The paradoxical frog Pseudis paradoxa: larval habitat, growth and metamorphosis

J. R. Downie, I. Ramnarine, K. Sams, P. T. Walsh

Research output: Contribution to journalArticlepeer-review


The genus Pseudis is unique amongst anuran amphibians in that body growth occurs mostly or entirely in the larva I phase, with huge tadpoles metamorphosing into adult-sized frogs. Tadpole growth rate, metamorphic duration and tadpole habitat were studied in the paradoxical frog Pseudis paradoxa in Trinidad, West Indies, in order to assess the factors which may have led to the evolution of this unique life history. Growth rate was shown to be similar to other tropical tadpoles: Pseudis simply continued to grow, rather than progress to metamorphosis. Metamorphic duration fitted well with a model based on tadpole size. Sexual dimorphism in tadpole size was apparent, with females larger than males at metamorphosis. Pseudis tadpoles initially possess highly cryptic patterning, which is lost as they grow larger. The costs and benefits of continued growth in the larval phase in a permanent tropical swamp habitat are discussed in terms of potential predators and food availability to both Pseudis larvae and adults.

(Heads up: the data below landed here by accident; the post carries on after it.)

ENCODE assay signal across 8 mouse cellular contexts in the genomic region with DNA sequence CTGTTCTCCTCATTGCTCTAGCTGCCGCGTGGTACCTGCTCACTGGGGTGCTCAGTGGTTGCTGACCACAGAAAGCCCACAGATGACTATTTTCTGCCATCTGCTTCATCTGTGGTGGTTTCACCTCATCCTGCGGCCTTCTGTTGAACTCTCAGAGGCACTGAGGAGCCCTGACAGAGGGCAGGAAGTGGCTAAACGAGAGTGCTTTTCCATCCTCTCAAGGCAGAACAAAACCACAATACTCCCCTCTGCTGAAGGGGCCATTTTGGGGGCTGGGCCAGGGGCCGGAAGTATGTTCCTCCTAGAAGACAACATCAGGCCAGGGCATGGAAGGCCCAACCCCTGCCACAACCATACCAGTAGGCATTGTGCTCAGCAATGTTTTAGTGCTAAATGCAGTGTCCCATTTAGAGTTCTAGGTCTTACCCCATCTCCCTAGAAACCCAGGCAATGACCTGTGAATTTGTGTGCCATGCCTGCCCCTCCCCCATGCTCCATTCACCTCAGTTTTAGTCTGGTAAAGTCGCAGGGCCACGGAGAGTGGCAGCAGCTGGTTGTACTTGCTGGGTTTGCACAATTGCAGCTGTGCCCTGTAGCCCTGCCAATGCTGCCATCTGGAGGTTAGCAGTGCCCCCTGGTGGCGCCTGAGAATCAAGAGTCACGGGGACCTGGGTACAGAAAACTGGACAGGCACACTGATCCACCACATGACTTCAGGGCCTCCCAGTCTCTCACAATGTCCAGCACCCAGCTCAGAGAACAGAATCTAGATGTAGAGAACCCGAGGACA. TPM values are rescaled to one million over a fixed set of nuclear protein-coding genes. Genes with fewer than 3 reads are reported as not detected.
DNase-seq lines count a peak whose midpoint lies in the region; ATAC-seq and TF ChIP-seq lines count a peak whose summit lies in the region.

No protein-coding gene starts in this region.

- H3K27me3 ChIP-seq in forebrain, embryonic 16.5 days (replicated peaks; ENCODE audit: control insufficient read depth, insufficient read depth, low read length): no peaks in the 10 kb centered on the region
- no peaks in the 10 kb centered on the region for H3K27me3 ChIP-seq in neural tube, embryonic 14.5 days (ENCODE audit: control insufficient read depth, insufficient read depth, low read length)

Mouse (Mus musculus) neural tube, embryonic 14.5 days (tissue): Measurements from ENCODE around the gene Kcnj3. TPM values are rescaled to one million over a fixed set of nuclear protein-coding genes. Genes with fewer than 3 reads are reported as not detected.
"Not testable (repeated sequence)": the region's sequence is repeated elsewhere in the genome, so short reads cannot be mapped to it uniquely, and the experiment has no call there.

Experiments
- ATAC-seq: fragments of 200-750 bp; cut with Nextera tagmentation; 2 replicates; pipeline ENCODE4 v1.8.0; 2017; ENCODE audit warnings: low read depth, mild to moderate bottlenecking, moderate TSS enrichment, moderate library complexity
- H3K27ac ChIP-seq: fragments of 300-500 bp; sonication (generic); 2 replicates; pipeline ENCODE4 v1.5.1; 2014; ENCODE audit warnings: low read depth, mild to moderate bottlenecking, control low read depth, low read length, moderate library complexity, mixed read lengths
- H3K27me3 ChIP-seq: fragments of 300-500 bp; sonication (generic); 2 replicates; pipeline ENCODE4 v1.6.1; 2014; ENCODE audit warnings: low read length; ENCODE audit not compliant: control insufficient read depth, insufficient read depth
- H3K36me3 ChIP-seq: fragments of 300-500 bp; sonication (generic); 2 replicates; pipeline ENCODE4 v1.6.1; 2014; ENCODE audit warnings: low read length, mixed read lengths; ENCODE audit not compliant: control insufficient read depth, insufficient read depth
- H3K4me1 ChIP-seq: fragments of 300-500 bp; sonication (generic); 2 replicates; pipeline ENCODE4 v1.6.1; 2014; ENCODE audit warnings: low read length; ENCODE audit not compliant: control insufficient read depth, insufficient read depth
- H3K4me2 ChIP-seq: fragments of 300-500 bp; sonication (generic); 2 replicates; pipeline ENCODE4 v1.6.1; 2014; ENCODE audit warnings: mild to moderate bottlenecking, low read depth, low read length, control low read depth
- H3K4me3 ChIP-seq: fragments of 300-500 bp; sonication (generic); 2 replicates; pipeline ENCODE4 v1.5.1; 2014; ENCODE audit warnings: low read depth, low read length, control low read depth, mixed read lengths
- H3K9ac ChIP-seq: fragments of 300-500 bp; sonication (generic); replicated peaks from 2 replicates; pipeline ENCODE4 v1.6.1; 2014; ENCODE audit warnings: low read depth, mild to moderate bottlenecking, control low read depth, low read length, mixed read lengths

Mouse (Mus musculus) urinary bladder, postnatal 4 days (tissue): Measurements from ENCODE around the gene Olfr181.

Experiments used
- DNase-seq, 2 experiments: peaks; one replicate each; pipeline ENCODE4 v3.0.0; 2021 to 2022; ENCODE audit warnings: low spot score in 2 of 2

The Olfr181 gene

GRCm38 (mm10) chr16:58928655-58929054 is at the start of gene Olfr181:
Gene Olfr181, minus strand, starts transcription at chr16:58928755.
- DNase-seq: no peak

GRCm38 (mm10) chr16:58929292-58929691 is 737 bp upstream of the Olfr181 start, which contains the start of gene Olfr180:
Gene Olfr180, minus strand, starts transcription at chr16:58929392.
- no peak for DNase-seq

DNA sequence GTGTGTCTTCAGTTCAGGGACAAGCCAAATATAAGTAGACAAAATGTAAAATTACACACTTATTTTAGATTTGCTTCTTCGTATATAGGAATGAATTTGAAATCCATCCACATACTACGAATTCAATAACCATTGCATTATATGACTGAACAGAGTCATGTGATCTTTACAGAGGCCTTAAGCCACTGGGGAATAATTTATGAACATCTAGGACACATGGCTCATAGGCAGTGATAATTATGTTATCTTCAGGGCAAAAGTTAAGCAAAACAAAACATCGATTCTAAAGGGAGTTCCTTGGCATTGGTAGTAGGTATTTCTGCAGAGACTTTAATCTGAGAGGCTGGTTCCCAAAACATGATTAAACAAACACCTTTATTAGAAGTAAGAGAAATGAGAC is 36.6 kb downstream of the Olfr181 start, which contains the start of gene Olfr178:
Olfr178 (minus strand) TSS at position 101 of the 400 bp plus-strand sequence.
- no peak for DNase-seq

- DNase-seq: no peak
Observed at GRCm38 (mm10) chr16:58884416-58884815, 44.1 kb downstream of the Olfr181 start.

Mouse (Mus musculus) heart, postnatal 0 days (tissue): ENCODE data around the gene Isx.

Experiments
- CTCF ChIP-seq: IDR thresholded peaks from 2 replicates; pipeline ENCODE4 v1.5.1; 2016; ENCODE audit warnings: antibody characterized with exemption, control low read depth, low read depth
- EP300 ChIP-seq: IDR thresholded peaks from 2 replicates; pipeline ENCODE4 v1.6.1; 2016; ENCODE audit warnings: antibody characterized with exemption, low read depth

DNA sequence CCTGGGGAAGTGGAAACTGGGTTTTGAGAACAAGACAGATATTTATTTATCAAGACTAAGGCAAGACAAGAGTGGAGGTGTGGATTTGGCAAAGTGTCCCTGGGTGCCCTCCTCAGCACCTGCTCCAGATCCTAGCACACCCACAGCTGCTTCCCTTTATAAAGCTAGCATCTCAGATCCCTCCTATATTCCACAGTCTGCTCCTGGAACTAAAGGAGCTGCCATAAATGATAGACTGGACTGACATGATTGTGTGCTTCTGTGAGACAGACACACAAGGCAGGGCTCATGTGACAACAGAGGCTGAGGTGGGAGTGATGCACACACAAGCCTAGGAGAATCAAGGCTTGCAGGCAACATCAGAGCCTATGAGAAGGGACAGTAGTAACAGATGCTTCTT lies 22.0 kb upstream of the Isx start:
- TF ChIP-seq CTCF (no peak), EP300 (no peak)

Original languageEnglish
Pages (from-to)11-19
Number of pages9
JournalThe Herpetological Journal
Issue number1
Publication statusPublished - Jan 2009


  • Amphibian tadpoles
  • Anurans
  • Maturation
  • Trinidad


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